In the early 1900’s the city of Anoka was no longer a frontier town, but had the comforts and refinement of city life.
Life in the countryside, however, remained much as it had always been.
Roads were crude, communication was difficult, farms were isolated, and work was done by horses and strong men.
One such rugged individual was Ole Foss of Ham Lake.
Ole was born on New Year’s Day in 1839. He and his wife Celia came to America from Trondheim, Norway.
By 1876 they were members of the Glen Cary Lutheran Church in Ham Lake, where Ole served as treasurer and trustee. (Probably not at the same time.)
They had a farm in the Lake Netta area, where they lived and worked alone because no children were born to them.
Time went by and they grew old. Celia passed away in 1906. Ole was alone.
In February of 1910 Ole hitched up the team and drove off on a routine trip to Anoka.
After concluding his business there, he started for home in late afternoon.
Somewhere along the way the bit broke on one of his horses.
Apparently a broken bit was enough to cause the spirited horses to become uncontrollable and they took off at a run.
He finally was able to regain control on Coon Creek, but one of the horses had stepped in an “air hole” and was stuck.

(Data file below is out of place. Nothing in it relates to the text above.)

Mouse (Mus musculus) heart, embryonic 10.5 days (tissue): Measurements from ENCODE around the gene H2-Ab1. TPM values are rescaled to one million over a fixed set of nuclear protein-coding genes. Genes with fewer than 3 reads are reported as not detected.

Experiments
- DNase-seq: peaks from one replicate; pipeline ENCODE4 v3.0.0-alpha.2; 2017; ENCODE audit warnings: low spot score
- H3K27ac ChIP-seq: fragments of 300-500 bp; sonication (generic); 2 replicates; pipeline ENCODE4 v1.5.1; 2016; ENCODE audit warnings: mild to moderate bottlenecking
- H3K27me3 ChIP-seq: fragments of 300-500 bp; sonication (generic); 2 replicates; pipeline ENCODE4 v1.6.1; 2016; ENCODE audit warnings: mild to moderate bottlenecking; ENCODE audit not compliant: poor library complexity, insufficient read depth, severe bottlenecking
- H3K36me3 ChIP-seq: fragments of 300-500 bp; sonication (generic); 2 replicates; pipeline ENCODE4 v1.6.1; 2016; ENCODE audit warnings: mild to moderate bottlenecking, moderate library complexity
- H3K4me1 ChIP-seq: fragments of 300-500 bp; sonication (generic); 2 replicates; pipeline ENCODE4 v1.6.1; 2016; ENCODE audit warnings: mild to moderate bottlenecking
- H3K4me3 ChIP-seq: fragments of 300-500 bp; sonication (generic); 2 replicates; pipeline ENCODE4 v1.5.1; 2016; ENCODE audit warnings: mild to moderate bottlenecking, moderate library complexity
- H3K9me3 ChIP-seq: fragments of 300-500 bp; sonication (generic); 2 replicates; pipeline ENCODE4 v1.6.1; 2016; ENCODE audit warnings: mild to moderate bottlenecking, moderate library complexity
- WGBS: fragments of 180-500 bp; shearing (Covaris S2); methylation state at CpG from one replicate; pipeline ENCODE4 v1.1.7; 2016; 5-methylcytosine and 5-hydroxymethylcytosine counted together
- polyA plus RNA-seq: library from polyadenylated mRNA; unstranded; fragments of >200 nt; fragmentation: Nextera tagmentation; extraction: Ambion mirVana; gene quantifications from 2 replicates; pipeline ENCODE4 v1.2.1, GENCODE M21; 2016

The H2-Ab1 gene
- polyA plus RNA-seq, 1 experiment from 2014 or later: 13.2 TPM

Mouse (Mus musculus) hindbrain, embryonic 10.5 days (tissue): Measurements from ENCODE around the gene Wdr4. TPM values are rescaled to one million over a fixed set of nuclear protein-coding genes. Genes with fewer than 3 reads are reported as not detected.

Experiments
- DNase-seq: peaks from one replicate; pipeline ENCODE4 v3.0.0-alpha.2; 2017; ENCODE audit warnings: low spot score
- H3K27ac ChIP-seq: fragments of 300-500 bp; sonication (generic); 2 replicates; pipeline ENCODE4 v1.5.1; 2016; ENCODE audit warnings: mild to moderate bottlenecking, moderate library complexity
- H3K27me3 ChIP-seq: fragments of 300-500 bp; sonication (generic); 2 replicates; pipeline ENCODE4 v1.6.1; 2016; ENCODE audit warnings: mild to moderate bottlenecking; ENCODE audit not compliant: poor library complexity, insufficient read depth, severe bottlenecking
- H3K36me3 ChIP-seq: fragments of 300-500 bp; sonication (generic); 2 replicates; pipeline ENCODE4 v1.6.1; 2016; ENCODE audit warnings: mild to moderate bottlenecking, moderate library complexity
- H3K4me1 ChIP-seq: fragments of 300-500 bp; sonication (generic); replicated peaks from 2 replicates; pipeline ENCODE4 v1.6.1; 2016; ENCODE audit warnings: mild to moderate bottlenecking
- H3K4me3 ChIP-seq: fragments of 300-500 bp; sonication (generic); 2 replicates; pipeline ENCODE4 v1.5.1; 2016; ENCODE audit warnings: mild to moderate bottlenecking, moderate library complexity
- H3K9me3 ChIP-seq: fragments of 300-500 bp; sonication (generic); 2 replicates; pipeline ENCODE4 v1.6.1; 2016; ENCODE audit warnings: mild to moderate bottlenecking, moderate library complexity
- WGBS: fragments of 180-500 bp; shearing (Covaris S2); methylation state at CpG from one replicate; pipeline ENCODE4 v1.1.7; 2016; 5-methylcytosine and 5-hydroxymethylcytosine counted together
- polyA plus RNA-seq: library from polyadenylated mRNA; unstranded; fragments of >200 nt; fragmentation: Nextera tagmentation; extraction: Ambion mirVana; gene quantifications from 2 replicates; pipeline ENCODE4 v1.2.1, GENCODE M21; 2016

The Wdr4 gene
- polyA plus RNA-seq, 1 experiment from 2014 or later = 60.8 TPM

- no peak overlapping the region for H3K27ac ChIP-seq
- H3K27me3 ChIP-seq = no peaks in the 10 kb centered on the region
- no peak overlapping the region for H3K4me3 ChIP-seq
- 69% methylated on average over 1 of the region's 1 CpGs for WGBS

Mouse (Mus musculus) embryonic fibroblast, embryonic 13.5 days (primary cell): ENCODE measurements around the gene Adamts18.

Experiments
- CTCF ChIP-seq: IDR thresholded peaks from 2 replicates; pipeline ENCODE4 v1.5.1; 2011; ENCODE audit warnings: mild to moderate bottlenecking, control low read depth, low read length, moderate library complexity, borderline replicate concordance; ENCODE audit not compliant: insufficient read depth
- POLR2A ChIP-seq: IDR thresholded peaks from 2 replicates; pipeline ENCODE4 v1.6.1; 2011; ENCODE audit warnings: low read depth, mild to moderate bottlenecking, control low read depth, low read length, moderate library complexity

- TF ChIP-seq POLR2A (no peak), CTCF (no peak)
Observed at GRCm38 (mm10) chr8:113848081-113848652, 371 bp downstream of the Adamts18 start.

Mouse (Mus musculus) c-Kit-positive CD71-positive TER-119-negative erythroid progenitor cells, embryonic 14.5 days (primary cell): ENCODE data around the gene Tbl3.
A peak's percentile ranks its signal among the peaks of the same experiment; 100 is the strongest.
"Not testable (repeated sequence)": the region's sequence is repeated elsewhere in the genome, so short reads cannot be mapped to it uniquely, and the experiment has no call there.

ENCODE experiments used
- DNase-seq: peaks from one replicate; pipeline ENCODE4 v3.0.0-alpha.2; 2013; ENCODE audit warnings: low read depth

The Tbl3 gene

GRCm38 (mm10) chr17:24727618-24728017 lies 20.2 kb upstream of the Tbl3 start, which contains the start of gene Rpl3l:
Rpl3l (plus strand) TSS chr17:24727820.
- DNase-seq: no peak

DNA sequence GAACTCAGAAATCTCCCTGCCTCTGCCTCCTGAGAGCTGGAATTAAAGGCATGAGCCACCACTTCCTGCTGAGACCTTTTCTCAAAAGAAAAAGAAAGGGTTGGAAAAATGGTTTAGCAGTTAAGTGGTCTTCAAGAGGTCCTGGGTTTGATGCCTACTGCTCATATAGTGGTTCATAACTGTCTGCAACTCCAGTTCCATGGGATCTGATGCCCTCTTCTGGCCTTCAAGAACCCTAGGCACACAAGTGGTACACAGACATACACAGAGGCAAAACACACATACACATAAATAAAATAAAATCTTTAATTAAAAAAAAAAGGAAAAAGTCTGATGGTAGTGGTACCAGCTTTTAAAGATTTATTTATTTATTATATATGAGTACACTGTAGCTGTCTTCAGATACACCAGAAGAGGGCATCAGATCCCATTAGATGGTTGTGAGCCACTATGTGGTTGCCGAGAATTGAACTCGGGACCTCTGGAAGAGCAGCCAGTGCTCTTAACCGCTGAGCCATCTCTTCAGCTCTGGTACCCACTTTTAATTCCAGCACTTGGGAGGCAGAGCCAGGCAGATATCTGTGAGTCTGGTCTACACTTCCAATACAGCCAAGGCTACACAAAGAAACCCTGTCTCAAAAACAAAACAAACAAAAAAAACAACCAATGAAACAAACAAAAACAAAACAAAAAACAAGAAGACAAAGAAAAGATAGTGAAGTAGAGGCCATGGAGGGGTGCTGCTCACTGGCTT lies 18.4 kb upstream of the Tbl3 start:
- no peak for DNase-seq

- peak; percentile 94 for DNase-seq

I believe an air hole is a weak spot in the ice, although I’m guessing.
At any rate, old Ole worked very hard to free the horse and got himself very wet in the process.
This would be a very dangerous situation for anyone, especially an old man alone.
But Ole doggedly drove on home, arriving very late.
Both his hands and feet were frozen to the point where they would have to be amputated.
Both feet were taken off at the ankle. His left hand was entirely removed and only the thumb and fourth finger of his right hand remained.
So Ole carved his own wooden pegs to use for feet. They helped him to get around with the aid of crutches.
Ole was 71 when the accident happened and he did not live long after that.
The story implies that he survived his amputations, and was surviving on his own despite his handicap.
No one knows the cause of his death or even the exact date.
A small handwritten note in an early Ham Lake record book states, “Mr. Foss died around 1909.
“The funeral was conducted outside the church. The only mourner was a bewildered dog who couldn’t understand what had happened.”
*This information was taken from program 142 of the KANO Radio shows. It was dated Jan. 18, 1989.
The programs were called “History Minute” and they were limited to exactly one minute in length, which probably accounts for the lack of details about poor Ole.
Editor’s note: Maria King is a volunteer for the Anoka County Historical Society.